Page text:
For example, a single individual with a MAGI between $70,000 and $85,000 would receive a reduced deduction based on their income level. If your MAGI is above the second limit, you’re no longer eligible for a tax deduction. The table below shows the 2020 MAGI limits for student loan interest deductions.
Modified Adjusted Gross Income (MAGI) Limits for Student Loan Tax Deductions
Gradually Reduced Reduction
Single, head of household, and qualifying widowers
Married, filing jointly
Married, filing separately
Note that you’re ineligible to claim student loan interest deductions if your tax filing status is married, filing separately. You’re also ineligible if you are claimed as a dependent on someone else’s tax return. Taxpayers can claim this deduction without having to itemize their deductions.
When you might not qualify for a student loan tax deduction
See IRS Publication 970, Tax Benefits for Education, for all of the qualifications regarding deducting student loan interest payments. Although many individuals qualify for this tax deduction, there are some scenarios where you might not be eligible for it.
People who qualify to refinance student loans tend to earn higher incomes because of underwriting requirements set forth by private lenders. Although this isn’t always the case, there’s a good chance that you make too much to qualify for a student loan interest deduction.
Another scenario where you wouldn’t qualify for a student loan tax deduction is if your refinanced student loan is structured as a personal loan. This isn’t very common, but it does exist.
An example of this is First Republic Bank, which offers a personal line of credit to refinance student loans. Because of its classification, individuals who open a line of credit to refinance wouldn’t qualify for a tax deduction. Although it’s uncommon, it’s always a good idea to verify with your lender about the structure of your student loan.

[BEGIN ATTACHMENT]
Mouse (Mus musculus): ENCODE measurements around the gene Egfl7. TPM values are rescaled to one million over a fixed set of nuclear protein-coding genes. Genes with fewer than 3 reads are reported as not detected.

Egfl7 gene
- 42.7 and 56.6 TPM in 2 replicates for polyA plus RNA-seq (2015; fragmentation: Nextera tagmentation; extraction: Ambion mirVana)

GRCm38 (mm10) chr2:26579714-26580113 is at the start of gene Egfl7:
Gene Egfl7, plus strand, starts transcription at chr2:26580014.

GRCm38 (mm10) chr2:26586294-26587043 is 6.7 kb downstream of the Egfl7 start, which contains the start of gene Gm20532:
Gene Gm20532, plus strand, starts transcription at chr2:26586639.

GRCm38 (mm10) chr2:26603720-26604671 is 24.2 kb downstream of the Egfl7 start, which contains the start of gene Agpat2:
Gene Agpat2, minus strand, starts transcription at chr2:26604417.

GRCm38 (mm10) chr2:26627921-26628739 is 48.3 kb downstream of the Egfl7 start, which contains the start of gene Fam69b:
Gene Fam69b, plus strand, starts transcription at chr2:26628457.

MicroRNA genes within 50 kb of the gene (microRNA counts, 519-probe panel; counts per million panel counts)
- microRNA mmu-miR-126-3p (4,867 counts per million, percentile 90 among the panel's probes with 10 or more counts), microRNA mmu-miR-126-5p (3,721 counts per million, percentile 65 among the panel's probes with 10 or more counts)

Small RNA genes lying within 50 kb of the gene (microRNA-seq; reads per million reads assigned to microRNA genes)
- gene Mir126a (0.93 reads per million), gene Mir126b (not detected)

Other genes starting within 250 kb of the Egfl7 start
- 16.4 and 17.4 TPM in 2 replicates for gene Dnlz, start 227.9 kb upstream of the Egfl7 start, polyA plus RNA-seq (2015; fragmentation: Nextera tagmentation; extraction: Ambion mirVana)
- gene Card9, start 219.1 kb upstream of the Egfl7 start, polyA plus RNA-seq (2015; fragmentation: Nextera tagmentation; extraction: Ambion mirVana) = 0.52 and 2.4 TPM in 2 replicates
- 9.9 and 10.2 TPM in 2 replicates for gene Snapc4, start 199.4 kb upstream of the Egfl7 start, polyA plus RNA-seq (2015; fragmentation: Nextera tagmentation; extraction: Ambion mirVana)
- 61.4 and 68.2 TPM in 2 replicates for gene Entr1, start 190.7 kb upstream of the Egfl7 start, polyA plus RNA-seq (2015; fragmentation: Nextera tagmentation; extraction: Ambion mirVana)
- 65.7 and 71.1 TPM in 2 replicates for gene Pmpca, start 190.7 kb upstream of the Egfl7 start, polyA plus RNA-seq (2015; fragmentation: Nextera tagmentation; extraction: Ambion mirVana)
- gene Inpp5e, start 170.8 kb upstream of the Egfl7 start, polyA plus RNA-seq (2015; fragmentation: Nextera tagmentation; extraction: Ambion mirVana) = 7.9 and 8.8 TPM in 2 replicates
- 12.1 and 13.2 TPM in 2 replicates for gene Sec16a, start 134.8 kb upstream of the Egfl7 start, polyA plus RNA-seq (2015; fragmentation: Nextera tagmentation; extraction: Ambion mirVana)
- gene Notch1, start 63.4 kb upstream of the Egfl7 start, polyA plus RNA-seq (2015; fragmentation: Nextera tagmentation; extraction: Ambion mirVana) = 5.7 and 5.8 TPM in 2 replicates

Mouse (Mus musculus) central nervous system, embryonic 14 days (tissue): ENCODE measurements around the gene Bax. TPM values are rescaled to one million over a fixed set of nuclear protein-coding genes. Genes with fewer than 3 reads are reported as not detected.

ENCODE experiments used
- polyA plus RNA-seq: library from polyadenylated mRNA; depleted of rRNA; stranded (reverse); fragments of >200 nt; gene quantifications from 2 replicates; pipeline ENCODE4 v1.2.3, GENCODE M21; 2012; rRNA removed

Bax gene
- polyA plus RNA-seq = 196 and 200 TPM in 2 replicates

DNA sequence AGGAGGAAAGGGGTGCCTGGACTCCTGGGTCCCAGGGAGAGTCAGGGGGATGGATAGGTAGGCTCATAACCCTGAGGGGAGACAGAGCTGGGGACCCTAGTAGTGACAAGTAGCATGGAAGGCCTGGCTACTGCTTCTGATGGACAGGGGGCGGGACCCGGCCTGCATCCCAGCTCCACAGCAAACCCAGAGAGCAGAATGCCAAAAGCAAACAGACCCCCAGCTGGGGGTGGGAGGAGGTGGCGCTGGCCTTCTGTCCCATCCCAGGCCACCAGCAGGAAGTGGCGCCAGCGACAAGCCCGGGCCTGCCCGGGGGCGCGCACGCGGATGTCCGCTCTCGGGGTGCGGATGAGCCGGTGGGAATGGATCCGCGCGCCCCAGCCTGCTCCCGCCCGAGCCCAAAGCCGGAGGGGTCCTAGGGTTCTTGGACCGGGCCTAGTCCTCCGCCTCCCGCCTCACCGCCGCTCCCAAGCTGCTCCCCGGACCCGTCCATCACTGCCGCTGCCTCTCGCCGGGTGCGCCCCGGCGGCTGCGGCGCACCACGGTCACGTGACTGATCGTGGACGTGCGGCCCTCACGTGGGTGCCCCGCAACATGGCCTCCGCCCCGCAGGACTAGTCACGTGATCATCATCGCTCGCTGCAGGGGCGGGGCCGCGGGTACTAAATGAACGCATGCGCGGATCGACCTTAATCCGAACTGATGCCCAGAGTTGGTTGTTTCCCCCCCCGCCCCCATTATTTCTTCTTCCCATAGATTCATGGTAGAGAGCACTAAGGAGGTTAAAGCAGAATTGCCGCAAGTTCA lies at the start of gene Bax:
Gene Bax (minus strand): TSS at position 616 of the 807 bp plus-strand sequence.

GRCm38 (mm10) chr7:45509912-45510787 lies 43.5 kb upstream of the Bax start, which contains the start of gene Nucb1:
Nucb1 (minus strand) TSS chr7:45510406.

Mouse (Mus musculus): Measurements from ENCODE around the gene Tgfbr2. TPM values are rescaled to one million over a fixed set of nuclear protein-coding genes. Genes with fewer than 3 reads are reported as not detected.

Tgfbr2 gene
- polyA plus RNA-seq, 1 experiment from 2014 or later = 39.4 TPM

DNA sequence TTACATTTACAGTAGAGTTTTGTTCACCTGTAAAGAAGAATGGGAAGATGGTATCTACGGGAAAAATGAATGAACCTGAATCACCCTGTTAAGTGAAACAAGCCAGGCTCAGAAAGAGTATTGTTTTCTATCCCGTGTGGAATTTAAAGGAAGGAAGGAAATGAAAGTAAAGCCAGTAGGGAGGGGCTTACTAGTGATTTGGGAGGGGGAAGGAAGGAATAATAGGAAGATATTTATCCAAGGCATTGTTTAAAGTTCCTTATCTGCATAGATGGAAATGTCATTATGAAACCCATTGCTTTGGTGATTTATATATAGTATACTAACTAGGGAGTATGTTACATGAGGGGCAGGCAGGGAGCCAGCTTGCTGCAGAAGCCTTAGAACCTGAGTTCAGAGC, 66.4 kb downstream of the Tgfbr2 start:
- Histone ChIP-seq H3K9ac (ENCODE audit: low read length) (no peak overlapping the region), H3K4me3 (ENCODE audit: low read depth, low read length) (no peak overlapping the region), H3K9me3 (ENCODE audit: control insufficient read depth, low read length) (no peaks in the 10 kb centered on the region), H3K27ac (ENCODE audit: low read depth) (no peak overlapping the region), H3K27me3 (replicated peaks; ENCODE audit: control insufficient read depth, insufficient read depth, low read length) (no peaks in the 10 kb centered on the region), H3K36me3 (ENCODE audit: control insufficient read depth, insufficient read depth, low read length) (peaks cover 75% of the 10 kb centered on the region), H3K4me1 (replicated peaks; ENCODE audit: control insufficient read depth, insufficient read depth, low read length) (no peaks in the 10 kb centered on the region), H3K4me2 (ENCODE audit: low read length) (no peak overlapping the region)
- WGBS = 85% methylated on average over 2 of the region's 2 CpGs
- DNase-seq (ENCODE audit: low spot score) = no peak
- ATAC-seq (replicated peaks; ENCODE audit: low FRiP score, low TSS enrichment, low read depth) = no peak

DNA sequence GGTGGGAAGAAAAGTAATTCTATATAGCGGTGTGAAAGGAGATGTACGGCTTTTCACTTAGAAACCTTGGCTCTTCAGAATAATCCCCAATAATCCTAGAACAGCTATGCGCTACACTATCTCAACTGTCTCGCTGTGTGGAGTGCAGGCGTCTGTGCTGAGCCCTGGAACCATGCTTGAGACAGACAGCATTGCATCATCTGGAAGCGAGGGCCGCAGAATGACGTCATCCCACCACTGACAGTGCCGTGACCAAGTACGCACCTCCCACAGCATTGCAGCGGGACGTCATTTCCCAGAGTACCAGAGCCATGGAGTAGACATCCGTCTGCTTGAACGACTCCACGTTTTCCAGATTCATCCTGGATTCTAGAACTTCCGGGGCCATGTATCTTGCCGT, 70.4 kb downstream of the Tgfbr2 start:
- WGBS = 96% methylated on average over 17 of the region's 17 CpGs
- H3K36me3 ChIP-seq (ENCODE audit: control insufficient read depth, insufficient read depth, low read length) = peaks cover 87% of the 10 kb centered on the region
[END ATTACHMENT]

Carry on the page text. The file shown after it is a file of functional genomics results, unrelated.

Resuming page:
Check with your loan servicer and read the terms and conditions to determine if you refinance your student loan, it might qualify for a tax deduction. Regardless of your situation, we recommend consulting with a tax professional concerning your tax situation, especially if it’s particularly complex. Tax laws are complex and can change from year to year.
Refinanced student loan tax FAQs
No, student loans don’t count as taxable income. The only time they’d be considered taxable income is if you had your student loans forgiven through income-driven repayment forgiveness.
Qualified taxpayers can deduct up to $2,500 in student loan interest payments annually. The deduction applies to eligible federal, private and refinanced student loans.
You don’t need to report your student loans as income on your tax return unless your loan was forgiven through income-driven repayment forgiveness. You might be able to deduct student loan interest payments from your taxable income if you qualify.
The Department of Education has suspended the garnishment of wages and the offset of tax refunds for individuals with defaulted federal student loans. The suspension lasts through September 30, 2021.